Year-end Congressional agenda
Prior to Thanksgiving Congress passed, and President Trump signed, a second continuing resolution to fund the federal government through December 20. As the deadline nears, House and Senate appropriators have signaled a $1.37 trillion agreement in principle which would fund all twelve spending measures for the remainder of the fiscal year. The package is expected to be divided into two bills and likely pass the House and Senate by the deadline. As of our publication deadline, it remains unclear whether other measures such as expired tax provisions and retirement reforms could be included in the year-end budget deal.
Regarding the U.S.-Mexico-Canada trade agreement (USMCA), in recent weeks U.S. Trade Representative Robert Lighthizer has negotiated with House Speaker Nancy Pelosi and House Ways and Means Committee Chairman Richie Neal to make changes to address their concerns regarding the labor enforcement provisions of the trade deal. On December 10, an agreement was announced that includes changes (PDF) sought by congressional Democrats. The House could take up the agreement the week of December 16 with Senate consideration unlikely until next year.
The House continues impeachment proceedings with a possible vote on the House floor the week of December 16. If the House votes to impeach President Trump, as is expected, the Senate would then conduct a mandatory trial – likely beginning in January for a period of time to be determined.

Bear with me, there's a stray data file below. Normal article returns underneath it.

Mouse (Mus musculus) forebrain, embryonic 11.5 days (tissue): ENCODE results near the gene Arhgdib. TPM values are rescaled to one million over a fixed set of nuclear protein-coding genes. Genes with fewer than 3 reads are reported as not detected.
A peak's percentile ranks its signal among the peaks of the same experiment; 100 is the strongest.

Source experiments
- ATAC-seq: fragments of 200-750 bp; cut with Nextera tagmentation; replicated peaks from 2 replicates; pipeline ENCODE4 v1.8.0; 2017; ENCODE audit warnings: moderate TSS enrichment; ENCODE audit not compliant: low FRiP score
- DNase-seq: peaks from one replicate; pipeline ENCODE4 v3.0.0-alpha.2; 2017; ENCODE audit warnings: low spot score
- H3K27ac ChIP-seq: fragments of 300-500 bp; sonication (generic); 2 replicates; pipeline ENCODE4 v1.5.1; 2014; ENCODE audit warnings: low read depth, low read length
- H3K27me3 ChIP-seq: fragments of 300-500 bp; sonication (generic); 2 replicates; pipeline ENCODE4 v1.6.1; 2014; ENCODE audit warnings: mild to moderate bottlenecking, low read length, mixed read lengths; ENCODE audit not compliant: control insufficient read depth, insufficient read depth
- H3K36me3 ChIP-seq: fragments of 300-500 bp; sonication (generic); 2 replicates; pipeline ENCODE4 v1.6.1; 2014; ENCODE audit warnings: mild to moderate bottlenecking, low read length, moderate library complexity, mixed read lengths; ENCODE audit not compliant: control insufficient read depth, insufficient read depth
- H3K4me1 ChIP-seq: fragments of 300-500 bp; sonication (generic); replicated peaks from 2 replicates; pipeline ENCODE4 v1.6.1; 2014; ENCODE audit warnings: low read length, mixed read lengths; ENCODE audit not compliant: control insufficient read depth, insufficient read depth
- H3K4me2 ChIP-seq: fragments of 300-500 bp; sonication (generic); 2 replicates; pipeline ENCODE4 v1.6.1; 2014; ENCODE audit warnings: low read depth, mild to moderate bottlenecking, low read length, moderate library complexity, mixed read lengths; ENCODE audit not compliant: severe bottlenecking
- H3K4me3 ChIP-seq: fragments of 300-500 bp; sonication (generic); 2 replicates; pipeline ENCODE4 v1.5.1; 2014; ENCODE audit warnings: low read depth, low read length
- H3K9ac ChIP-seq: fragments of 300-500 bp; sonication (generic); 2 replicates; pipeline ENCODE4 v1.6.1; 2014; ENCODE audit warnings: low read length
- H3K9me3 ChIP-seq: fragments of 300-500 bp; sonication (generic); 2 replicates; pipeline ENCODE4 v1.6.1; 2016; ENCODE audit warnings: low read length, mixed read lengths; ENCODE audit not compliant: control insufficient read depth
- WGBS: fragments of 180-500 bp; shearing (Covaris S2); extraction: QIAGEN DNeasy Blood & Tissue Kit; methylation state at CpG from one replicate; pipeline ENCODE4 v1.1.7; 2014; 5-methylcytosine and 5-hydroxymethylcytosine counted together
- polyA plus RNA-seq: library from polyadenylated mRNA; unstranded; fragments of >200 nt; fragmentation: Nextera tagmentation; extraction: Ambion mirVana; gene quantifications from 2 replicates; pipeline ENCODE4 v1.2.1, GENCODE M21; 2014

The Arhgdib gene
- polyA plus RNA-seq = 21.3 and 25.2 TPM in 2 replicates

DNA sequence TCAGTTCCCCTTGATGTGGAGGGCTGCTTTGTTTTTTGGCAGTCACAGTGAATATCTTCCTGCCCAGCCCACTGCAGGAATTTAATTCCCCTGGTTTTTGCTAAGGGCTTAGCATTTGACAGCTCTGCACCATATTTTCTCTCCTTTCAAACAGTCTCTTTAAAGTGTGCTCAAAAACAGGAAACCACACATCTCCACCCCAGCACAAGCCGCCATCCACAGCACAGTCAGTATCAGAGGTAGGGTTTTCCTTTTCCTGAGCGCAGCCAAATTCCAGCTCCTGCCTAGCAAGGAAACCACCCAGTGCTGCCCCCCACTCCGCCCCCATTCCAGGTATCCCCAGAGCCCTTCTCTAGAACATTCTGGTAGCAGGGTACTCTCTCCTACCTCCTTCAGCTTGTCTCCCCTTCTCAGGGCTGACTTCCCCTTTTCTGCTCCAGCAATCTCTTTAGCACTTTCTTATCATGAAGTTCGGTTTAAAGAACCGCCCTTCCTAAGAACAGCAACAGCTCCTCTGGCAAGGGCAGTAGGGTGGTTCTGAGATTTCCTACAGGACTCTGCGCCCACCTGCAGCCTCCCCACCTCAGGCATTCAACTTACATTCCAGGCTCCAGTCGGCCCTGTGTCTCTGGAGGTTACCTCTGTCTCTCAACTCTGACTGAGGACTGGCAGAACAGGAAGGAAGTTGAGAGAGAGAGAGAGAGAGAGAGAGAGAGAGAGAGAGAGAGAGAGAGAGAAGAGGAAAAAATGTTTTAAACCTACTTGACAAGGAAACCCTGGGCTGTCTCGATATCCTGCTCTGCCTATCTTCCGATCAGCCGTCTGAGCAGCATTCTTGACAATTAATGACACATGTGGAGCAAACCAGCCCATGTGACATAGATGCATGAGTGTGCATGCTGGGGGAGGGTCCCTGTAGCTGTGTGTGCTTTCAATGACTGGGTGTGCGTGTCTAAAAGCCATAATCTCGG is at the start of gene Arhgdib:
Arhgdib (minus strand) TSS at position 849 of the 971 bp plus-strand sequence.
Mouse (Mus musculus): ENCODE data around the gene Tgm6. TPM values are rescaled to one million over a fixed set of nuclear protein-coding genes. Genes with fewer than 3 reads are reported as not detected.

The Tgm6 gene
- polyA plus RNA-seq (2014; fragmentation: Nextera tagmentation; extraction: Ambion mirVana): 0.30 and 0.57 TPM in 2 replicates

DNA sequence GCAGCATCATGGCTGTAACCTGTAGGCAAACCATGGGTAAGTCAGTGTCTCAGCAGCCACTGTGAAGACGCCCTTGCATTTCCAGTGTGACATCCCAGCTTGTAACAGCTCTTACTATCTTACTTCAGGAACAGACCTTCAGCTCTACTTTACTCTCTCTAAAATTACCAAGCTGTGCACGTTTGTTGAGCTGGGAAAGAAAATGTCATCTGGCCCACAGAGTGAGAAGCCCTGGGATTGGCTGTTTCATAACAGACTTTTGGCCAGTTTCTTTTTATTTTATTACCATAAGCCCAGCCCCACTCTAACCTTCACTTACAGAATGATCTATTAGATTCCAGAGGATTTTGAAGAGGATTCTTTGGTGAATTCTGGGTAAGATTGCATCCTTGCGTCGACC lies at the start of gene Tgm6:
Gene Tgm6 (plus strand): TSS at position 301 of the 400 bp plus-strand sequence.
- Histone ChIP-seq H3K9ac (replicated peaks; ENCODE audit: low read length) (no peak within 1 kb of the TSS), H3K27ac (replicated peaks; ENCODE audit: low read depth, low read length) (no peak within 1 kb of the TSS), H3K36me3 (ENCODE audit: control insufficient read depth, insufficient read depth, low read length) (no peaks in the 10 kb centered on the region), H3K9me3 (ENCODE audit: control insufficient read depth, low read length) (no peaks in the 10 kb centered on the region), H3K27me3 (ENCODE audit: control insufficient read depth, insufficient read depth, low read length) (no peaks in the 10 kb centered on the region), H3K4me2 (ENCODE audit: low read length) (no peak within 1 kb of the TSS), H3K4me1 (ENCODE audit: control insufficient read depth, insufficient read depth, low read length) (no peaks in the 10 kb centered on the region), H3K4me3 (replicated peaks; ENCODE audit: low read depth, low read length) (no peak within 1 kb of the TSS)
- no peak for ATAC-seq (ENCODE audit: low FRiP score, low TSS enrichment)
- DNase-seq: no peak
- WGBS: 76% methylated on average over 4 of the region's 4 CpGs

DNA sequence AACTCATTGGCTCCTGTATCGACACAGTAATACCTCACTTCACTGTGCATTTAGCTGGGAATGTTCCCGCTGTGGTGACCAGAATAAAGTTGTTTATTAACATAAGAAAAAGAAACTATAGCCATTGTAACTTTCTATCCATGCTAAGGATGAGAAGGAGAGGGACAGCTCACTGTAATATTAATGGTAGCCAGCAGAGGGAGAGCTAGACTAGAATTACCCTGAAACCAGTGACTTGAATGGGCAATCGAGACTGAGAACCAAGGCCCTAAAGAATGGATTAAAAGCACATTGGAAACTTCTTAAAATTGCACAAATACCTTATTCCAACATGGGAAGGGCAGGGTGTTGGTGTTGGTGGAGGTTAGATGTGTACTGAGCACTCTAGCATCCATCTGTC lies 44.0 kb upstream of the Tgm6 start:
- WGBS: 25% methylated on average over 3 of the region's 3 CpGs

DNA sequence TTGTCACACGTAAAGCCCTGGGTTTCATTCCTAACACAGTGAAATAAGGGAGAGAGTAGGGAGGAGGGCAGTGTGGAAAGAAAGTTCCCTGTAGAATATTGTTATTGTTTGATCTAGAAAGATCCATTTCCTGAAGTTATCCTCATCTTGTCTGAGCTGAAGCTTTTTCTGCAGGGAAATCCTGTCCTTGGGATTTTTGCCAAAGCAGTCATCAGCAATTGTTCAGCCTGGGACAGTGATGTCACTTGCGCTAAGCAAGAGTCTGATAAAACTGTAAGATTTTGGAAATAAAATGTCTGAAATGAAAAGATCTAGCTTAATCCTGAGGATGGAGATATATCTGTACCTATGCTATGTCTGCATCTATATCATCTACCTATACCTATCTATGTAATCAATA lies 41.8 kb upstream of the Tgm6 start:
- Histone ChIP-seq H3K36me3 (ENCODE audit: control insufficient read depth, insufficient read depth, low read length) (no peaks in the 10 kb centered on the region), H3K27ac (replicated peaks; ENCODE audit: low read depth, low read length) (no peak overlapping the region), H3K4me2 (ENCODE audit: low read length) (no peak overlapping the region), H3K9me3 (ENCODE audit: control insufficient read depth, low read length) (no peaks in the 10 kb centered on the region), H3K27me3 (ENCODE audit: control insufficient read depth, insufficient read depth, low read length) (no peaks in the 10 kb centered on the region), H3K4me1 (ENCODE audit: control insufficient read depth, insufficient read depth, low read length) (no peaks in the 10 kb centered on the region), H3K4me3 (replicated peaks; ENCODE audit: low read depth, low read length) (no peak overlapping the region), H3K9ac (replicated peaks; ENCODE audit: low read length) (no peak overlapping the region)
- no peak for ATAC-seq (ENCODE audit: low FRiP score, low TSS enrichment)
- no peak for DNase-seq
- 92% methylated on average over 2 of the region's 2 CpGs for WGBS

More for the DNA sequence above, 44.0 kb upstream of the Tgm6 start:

On October 31, the USDA released its long-awaited interim final rule establishing the U.S. Domestic Hemp Production Program as required by the 2018 Farm Bill. The rule includes provisions for USDA to approve hemp production plans developed by states and Indian tribes including requirements for maintaining information on hemp production lands, testing the levels of THC, disposing of plants not meeting necessary requirements and licensing requirements. The rule also allows for the establishment of a federal plan for hemp producers in states or territories of Indian tribes that do not have their own approved hemp production plan. When approved state and tribal plans are in place, hemp producers will be eligible for a number of USDA programs including crop insurance, farm loans, and conservation programs.